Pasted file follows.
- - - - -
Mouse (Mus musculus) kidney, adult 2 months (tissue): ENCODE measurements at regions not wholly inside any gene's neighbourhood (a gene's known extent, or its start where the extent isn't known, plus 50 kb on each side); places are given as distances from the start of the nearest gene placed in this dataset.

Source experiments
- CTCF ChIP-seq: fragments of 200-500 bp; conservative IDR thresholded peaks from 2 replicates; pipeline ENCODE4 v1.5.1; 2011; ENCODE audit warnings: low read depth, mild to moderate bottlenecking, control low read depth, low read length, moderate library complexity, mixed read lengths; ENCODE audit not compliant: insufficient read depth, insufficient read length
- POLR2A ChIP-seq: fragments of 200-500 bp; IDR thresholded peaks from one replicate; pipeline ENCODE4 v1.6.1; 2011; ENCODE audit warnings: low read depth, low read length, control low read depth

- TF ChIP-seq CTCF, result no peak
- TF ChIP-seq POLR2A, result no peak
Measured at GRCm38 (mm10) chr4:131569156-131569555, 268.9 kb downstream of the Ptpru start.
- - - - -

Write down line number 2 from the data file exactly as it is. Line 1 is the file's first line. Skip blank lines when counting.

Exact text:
Source experiments